Murray Canyon Horsewomen to the Pacific Crest Trail


Alex Wierbinski's picture

By Alex Wierbinski - Posted on 02 March 2012

Horse Story

Sharing the trail with our four-legged friends

I once watched two horse ladies ride up the very steepest section of the difficult trail up to the PCT via Murray Canyon from Falls Meadow. They were like athletes on their horses. Their horses were straining, bellies close to the ground, their upper front legs stretched out parallel with the terrain, and their lower legs digging in, clawing and pulling themselves up the steep terrain. The muscles on the horses legs were bulging out. They were churning up the mountainside like four-legged tractors.

The girls were moving on those horses like gymnasts on monkey bars, first hanging off one side, then the other, leaning far forward then far back, working in physical unison with their fine mounts as they clawed their way up the steep trail and around the obstacles. And they were big girls, moving so nimbly I can only call them horse ballerinas. It was a fine piece of riding. I was surprised as hell to see them up there.

I had seen them camping in Falls Meadow the evening before when I hiked in. We mutually waved, and did the polite hand signals across the width of the meadow. They were in the big site overlooking the East Carson just North of where Murray Creek joins the East Carson River. I could tell they did not want visitors or neighbors, so I headed up to the sites under Murray Falls, which gave us all privacy.

I departed up Murray Canyon long before they woke, and was at the top of the steepest part of the trail when I heard the straining, snorting, and cracking leather of their mounts climbing up the steep trail below me. I was amazed they were taking this route. Bad-assed. Not only was the trail very steep, but it was really suffering from the Spring Thaw, both from the saturation level of the soil, as well as the heavy degradation the thaw had done to the trail itself. I was climbing over and around boulders strewn along the narrow trail section that were not washed out. I was constantly having to climb around these washed out sections, which was hard for me. But my ears do not lie, and I knew that mounted riders would soon be upon me, so I had to act immediately.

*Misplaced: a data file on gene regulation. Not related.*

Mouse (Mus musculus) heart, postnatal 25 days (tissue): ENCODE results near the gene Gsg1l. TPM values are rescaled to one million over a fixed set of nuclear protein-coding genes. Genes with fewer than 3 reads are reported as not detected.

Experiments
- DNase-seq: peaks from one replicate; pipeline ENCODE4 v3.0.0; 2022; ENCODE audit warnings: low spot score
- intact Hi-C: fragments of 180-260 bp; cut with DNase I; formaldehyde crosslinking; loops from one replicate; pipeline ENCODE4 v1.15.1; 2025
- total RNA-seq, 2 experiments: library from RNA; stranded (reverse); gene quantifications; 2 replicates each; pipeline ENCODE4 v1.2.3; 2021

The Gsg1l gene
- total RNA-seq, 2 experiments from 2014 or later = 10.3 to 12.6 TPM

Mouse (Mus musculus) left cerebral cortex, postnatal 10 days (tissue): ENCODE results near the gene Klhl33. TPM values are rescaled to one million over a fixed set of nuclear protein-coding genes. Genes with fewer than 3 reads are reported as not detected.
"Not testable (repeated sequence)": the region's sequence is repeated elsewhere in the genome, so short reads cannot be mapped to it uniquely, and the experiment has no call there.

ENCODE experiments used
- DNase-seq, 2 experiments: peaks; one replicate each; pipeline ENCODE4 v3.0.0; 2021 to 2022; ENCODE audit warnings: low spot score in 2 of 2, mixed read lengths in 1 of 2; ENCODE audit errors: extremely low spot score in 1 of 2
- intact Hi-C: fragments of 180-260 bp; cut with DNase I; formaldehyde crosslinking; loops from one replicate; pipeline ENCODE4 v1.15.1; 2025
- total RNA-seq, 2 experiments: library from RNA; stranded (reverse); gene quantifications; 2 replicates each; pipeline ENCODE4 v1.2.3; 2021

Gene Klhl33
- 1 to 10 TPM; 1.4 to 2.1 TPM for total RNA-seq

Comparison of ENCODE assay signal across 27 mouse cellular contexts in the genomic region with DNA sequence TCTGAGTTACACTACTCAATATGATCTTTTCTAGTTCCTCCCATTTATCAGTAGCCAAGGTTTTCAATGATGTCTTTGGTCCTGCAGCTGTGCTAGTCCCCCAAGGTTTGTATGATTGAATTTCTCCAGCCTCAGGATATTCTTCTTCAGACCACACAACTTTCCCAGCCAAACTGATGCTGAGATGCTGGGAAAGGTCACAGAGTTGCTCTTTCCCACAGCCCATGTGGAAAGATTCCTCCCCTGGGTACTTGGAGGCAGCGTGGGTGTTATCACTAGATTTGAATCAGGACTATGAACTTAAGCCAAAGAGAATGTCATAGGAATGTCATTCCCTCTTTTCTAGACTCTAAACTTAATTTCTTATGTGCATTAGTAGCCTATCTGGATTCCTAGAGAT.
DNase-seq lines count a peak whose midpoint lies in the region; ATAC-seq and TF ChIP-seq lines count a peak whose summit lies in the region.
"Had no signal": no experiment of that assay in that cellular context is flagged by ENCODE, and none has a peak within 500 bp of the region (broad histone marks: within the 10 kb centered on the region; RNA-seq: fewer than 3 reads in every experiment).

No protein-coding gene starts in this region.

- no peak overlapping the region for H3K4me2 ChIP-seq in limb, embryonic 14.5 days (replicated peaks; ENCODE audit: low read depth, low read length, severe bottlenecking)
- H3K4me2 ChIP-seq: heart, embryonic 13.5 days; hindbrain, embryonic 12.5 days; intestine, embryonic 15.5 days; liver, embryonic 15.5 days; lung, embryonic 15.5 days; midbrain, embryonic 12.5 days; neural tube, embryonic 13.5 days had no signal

First, I never want to scare a mount, so I've got to properly position myself before the horse sees me. That's the key to all trail encounters: Observe the situation before it happens. Old-school trail horses are as stable as tractors and rarely freak out, but young mounts are incredibly skittish, and I'm determined not to spook a young mount, especially on dangerous trail. I once watched a Mexican Cowboy ride a young mount that executed a 360 degree panic spin, the horse ass-up and bucking, its front legs locking down and popping out with each buck, describing a very tight circle from buck to buck, in the high Emigrant Basin.

But the crazy bastard was not just bucking, but was also spinning sideways hard and fast with each buck. It was incredible.

A 40 mph howling wind and the trail's winding route between and around the huge granite boulders and formations rising out of the lush green meadow grasses just to the East-Northeast of Emigrant Meadow Lake in the High Emigrant Basin made it impossible for me or the horseman to see or hear each other before me and the young horse were about eye-to-eye. That horse freaked out and took the cowboy for a spin. Literally.